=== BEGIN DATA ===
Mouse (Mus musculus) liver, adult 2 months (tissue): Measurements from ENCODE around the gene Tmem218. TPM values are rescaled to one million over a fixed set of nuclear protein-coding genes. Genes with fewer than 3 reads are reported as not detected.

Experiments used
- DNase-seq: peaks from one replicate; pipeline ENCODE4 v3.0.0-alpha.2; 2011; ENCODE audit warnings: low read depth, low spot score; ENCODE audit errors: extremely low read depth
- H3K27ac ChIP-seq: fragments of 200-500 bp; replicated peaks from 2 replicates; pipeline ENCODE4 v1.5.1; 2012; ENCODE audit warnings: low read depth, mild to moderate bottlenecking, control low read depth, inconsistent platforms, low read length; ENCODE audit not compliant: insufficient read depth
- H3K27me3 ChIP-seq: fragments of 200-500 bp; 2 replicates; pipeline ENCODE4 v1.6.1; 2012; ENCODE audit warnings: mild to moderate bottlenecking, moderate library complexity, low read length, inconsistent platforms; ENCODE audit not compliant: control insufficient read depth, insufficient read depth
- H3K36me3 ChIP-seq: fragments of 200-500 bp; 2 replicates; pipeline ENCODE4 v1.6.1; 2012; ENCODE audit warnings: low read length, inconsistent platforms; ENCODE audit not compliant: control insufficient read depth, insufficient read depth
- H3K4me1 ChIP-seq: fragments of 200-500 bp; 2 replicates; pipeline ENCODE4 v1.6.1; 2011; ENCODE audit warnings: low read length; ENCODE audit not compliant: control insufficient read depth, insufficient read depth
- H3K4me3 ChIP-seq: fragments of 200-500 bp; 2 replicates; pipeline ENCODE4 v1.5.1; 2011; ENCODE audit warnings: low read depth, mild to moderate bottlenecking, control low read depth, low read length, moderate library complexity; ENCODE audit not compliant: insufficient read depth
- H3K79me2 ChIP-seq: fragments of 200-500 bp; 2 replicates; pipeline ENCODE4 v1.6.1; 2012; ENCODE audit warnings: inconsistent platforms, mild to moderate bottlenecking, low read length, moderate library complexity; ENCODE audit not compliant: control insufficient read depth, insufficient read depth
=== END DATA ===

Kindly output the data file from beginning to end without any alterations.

Mouse (Mus musculus) liver, adult 2 months (tissue): Measurements from ENCODE around the gene Tmem218. TPM values are rescaled to one million over a fixed set of nuclear protein-coding genes. Genes with fewer than 3 reads are reported as not detected.

Experiments used
- DNase-seq: peaks from one replicate; pipeline ENCODE4 v3.0.0-alpha.2; 2011; ENCODE audit warnings: low read depth, low spot score; ENCODE audit errors: extremely low read depth
- H3K27ac ChIP-seq: fragments of 200-500 bp; replicated peaks from 2 replicates; pipeline ENCODE4 v1.5.1; 2012; ENCODE audit warnings: low read depth, mild to moderate bottlenecking, control low read depth, inconsistent platforms, low read length; ENCODE audit not compliant: insufficient read depth
- H3K27me3 ChIP-seq: fragments of 200-500 bp; 2 replicates; pipeline ENCODE4 v1.6.1; 2012; ENCODE audit warnings: mild to moderate bottlenecking, moderate library complexity, low read length, inconsistent platforms; ENCODE audit not compliant: control insufficient read depth, insufficient read depth
- H3K36me3 ChIP-seq: fragments of 200-500 bp; 2 replicates; pipeline ENCODE4 v1.6.1; 2012; ENCODE audit warnings: low read length, inconsistent platforms; ENCODE audit not compliant: control insufficient read depth, insufficient read depth
- H3K4me1 ChIP-seq: fragments of 200-500 bp; 2 replicates; pipeline ENCODE4 v1.6.1; 2011; ENCODE audit warnings: low read length; ENCODE audit not compliant: control insufficient read depth, insufficient read depth
- H3K4me3 ChIP-seq: fragments of 200-500 bp; 2 replicates; pipeline ENCODE4 v1.5.1; 2011; ENCODE audit warnings: low read depth, mild to moderate bottlenecking, control low read depth, low read length, moderate library complexity; ENCODE audit not compliant: insufficient read depth
- H3K79me2 ChIP-seq: fragments of 200-500 bp; 2 replicates; pipeline ENCODE4 v1.6.1; 2012; ENCODE audit warnings: inconsistent platforms, mild to moderate bottlenecking, low read length, moderate library complexity; ENCODE audit not compliant: control insufficient read depth, insufficient read depth